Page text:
How Much Tax Will Shitara Have to Pay on His 100 Million Yen NR Bonus? What About Pyeongchang Gold Medalist Takagi?
Huge bonuses are just flying around this week.
On Feb. 28 the Nidec corporation, parent company of Pyeongchang Winter Olympics women's speed skating double gold medalist Nana Takagi's sponsor Nidec Sankyo, announced that it would award her a bonus of 40 million yen (~$378,000 USD) for her gold medals. The JOC and Japan Skating Federation will each award Takagi and additional 10 million yen, bringing her total to 60 million yen (~$568,000 USD).
At almost the same time, on Feb. 26 Tokyo Marathon Yuta Shitara (Honda) received a 100 million yen bonus (~$946,000 USD) from the National Corporate Athletics Federation for setting a new Japanese national record of 2:06:11 at the Feb. 25 Tokyo Marathon.
The million-dollar question is how much tax will they have to pay? Bonuses from the JOC and member organizations, 5 million yen for gold, 2 million for silver, and 1 million for bronze, are tax-exempt. Bonuses from other organizations and sponsors are subject to taxation.
In Takagi's case, this means that she is liable for taxes on the 40 million yen from Nidec, while the remaining 20 million yen is tax-free. In Shitara's case, since the National Corporate Athletics Federation is not a JOC member organization, he must pay tax on the full 100 million yen.
How much will that be? According to Eiji Hitoda, a tax accountant with the Keihan General Accounting Office, Shitara's 100 million will be treated as one-time income. The actual amount due will depend upon a variety of factors, but essentially after a special deduction of 500,000 yen and multiplication of the resulting amount by 0.5, Shitara will have to pay 45% tax on the remaining amount for a total of 22,387,500 yen (~$212,000 USD) due. In addition, he must pay 497,500 yen in resident taxes, bringing his total tax liability to 27,362,500 yen (~$259,000 USD). As a result, his take-home earnings from the bonus will amount to 72,637,500 yen (~$687,000 USD).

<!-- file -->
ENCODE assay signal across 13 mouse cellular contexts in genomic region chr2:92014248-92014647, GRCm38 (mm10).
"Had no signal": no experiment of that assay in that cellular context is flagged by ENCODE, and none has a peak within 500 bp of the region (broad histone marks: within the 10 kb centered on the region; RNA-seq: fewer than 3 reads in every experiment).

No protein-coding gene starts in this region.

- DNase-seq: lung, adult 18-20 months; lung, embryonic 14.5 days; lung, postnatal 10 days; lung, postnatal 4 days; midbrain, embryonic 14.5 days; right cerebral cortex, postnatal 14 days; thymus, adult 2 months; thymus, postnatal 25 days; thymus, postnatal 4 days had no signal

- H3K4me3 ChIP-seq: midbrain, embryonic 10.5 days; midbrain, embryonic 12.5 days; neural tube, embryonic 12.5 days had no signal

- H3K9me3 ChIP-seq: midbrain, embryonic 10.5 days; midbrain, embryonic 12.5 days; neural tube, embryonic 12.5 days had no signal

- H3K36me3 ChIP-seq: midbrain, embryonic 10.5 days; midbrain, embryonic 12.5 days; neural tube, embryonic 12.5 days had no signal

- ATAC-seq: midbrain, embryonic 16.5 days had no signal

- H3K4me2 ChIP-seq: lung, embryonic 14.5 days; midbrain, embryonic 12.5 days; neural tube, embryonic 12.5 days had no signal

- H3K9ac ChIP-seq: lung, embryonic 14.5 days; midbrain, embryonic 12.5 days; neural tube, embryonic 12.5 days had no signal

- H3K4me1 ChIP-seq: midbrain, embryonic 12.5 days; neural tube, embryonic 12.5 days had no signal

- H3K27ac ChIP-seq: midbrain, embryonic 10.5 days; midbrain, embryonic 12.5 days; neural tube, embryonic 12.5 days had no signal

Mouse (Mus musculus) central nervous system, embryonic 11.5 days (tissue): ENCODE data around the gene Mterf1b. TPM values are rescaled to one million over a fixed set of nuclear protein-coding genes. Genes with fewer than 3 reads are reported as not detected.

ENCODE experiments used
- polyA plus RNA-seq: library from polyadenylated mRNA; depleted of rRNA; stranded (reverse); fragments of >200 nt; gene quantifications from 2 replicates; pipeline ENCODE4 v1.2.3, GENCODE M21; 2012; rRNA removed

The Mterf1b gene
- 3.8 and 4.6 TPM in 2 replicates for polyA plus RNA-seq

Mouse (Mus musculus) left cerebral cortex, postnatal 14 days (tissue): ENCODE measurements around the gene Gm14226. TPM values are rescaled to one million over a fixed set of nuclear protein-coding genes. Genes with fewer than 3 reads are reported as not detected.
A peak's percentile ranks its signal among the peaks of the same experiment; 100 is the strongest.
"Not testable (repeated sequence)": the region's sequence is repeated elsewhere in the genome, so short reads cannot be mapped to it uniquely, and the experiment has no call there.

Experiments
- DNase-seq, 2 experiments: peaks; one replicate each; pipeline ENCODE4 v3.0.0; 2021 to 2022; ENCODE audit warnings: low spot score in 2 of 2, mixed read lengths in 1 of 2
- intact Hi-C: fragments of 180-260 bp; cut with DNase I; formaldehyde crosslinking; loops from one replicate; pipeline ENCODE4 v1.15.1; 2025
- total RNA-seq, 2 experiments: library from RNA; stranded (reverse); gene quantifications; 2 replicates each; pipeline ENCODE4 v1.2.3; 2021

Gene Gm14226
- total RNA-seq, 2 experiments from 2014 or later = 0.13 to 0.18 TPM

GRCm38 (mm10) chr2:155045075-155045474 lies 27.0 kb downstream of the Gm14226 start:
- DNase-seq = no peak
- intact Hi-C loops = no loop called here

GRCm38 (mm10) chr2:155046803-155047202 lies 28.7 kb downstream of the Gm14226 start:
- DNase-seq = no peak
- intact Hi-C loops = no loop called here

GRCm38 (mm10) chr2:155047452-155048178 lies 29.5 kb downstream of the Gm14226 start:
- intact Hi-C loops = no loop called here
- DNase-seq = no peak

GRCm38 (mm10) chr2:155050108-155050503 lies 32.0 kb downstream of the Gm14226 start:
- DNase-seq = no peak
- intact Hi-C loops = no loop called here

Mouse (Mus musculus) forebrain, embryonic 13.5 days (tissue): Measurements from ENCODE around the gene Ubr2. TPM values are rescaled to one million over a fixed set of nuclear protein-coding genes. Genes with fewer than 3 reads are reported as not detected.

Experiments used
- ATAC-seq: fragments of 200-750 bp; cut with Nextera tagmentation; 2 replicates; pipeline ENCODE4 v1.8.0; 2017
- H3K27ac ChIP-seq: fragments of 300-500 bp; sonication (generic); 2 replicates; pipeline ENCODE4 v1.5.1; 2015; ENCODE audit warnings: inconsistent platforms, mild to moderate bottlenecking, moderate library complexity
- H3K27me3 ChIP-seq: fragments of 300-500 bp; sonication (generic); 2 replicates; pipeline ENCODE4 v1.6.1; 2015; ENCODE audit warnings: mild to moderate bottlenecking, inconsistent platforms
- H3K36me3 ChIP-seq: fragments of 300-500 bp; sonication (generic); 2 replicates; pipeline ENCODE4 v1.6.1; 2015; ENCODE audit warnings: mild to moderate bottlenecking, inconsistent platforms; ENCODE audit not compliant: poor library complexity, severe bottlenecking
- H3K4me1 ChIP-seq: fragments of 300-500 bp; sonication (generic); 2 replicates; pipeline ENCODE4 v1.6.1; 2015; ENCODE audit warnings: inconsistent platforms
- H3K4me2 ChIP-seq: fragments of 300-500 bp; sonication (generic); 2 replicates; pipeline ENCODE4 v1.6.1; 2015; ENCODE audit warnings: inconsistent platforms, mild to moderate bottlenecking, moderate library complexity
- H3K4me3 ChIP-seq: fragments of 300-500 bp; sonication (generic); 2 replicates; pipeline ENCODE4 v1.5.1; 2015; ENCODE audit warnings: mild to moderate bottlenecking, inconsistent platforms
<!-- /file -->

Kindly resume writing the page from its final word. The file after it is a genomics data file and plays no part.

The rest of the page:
The tax liability on Takagi's 40 million yen will be calculated the same way at a rate of 40%, meaning her taxes will total roughly 12 million yen (~$114,000 USD).
Incidentally, National Corporate Athletics Federation stated that athletes who break the Japanese national record in the marathon are only eligible to win the 100 million yen bonus once per year. With the fiscal year ending Mar. 31, Shitara would not receive another bonus if he were to break the national record again before then. However, after the start of the new fiscal year on Apr. 1 he will be eligible to win the 100 million yen bonus again if he breaks his own record in the coming year. If another athlete breaks Shitara's record they will be paid the 100 million yen bonus.
Shitara plans to take time off until April and then begin to ramp back up starting in May. We can look forward to the prospect of him shaving a bit off the record again in the future. The National Corporate Athletics Federation will reward his efforts and those of other athletes with the Project Exceed bonus system until the end of March, 2020.
Translator's note: The numbers above don't include the 4 million yen in prize money or 5 million yen NR bonus he won directly from the Tokyo Marathon or any other unpublished time bonuses, appearance fees or sponsor bonuses. More on his payday here.
translated by Brett Larner